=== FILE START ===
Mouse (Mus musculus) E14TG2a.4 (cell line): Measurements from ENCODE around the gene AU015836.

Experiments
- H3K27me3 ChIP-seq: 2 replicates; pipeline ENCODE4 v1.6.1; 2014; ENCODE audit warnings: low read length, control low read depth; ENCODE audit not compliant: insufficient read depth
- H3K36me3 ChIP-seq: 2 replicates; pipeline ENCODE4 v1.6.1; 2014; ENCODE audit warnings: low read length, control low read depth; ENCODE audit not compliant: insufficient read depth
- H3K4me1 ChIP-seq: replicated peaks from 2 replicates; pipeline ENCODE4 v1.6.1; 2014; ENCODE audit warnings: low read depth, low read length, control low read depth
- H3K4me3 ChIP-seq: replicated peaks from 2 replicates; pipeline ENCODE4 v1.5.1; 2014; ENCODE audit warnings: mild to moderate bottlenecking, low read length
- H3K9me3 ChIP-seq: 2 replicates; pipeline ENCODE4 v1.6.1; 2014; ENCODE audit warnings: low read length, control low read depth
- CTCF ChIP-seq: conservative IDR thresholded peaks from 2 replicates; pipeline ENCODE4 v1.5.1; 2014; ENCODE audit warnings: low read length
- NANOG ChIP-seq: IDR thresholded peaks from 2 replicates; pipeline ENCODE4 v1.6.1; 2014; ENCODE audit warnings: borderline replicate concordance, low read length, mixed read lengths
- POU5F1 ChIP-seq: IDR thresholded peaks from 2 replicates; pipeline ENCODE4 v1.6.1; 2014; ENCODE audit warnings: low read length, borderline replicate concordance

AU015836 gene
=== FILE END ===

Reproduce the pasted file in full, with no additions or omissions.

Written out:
Mouse (Mus musculus) E14TG2a.4 (cell line): Measurements from ENCODE around the gene AU015836.

Experiments
- H3K27me3 ChIP-seq: 2 replicates; pipeline ENCODE4 v1.6.1; 2014; ENCODE audit warnings: low read length, control low read depth; ENCODE audit not compliant: insufficient read depth
- H3K36me3 ChIP-seq: 2 replicates; pipeline ENCODE4 v1.6.1; 2014; ENCODE audit warnings: low read length, control low read depth; ENCODE audit not compliant: insufficient read depth
- H3K4me1 ChIP-seq: replicated peaks from 2 replicates; pipeline ENCODE4 v1.6.1; 2014; ENCODE audit warnings: low read depth, low read length, control low read depth
- H3K4me3 ChIP-seq: replicated peaks from 2 replicates; pipeline ENCODE4 v1.5.1; 2014; ENCODE audit warnings: mild to moderate bottlenecking, low read length
- H3K9me3 ChIP-seq: 2 replicates; pipeline ENCODE4 v1.6.1; 2014; ENCODE audit warnings: low read length, control low read depth
- CTCF ChIP-seq: conservative IDR thresholded peaks from 2 replicates; pipeline ENCODE4 v1.5.1; 2014; ENCODE audit warnings: low read length
- NANOG ChIP-seq: IDR thresholded peaks from 2 replicates; pipeline ENCODE4 v1.6.1; 2014; ENCODE audit warnings: borderline replicate concordance, low read length, mixed read lengths
- POU5F1 ChIP-seq: IDR thresholded peaks from 2 replicates; pipeline ENCODE4 v1.6.1; 2014; ENCODE audit warnings: low read length, borderline replicate concordance

AU015836 gene